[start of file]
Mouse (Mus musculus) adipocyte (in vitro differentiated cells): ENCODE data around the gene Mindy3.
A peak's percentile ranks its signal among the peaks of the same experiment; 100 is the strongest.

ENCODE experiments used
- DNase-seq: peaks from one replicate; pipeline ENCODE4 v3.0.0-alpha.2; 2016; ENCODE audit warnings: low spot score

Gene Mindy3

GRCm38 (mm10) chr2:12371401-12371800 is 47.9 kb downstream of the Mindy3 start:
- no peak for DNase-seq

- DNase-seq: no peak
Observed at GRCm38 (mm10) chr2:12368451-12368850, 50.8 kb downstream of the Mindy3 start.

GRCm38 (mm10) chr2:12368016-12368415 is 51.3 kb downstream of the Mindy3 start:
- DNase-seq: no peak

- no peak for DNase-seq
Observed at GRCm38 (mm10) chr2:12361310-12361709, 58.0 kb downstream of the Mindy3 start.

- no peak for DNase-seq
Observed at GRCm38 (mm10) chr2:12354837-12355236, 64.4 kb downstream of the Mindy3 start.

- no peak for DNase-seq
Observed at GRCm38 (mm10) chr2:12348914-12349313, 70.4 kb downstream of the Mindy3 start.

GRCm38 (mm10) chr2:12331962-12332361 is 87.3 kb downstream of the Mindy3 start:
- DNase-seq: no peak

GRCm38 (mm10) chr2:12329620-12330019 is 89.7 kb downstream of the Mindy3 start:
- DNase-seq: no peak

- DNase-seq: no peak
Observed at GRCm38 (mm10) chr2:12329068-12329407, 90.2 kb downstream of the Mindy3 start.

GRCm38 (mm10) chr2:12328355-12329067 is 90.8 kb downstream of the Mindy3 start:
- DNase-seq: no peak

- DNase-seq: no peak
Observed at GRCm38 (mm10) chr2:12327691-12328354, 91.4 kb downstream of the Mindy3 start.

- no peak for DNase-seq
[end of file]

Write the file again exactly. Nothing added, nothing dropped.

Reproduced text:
Mouse (Mus musculus) adipocyte (in vitro differentiated cells): ENCODE data around the gene Mindy3.
A peak's percentile ranks its signal among the peaks of the same experiment; 100 is the strongest.

ENCODE experiments used
- DNase-seq: peaks from one replicate; pipeline ENCODE4 v3.0.0-alpha.2; 2016; ENCODE audit warnings: low spot score

Gene Mindy3

GRCm38 (mm10) chr2:12371401-12371800 is 47.9 kb downstream of the Mindy3 start:
- no peak for DNase-seq

- DNase-seq: no peak
Observed at GRCm38 (mm10) chr2:12368451-12368850, 50.8 kb downstream of the Mindy3 start.

GRCm38 (mm10) chr2:12368016-12368415 is 51.3 kb downstream of the Mindy3 start:
- DNase-seq: no peak

- no peak for DNase-seq
Observed at GRCm38 (mm10) chr2:12361310-12361709, 58.0 kb downstream of the Mindy3 start.

- no peak for DNase-seq
Observed at GRCm38 (mm10) chr2:12354837-12355236, 64.4 kb downstream of the Mindy3 start.

- no peak for DNase-seq
Observed at GRCm38 (mm10) chr2:12348914-12349313, 70.4 kb downstream of the Mindy3 start.

GRCm38 (mm10) chr2:12331962-12332361 is 87.3 kb downstream of the Mindy3 start:
- DNase-seq: no peak

GRCm38 (mm10) chr2:12329620-12330019 is 89.7 kb downstream of the Mindy3 start:
- DNase-seq: no peak

- DNase-seq: no peak
Observed at GRCm38 (mm10) chr2:12329068-12329407, 90.2 kb downstream of the Mindy3 start.

GRCm38 (mm10) chr2:12328355-12329067 is 90.8 kb downstream of the Mindy3 start:
- DNase-seq: no peak

- DNase-seq: no peak
Observed at GRCm38 (mm10) chr2:12327691-12328354, 91.4 kb downstream of the Mindy3 start.

- no peak for DNase-seq